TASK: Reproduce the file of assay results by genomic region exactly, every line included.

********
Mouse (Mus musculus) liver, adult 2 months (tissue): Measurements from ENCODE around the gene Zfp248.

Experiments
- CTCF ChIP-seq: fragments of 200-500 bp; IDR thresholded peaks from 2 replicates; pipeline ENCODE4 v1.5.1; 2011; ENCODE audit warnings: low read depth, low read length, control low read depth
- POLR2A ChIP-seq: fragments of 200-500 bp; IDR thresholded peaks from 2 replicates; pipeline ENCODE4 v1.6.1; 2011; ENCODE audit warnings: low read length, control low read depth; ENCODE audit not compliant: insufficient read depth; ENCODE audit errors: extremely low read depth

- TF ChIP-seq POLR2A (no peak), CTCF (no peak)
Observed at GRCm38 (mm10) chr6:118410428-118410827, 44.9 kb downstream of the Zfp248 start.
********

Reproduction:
Mouse (Mus musculus) liver, adult 2 months (tissue): Measurements from ENCODE around the gene Zfp248.

Experiments
- CTCF ChIP-seq: fragments of 200-500 bp; IDR thresholded peaks from 2 replicates; pipeline ENCODE4 v1.5.1; 2011; ENCODE audit warnings: low read depth, low read length, control low read depth
- POLR2A ChIP-seq: fragments of 200-500 bp; IDR thresholded peaks from 2 replicates; pipeline ENCODE4 v1.6.1; 2011; ENCODE audit warnings: low read length, control low read depth; ENCODE audit not compliant: insufficient read depth; ENCODE audit errors: extremely low read depth

- TF ChIP-seq POLR2A (no peak), CTCF (no peak)
Observed at GRCm38 (mm10) chr6:118410428-118410827, 44.9 kb downstream of the Zfp248 start.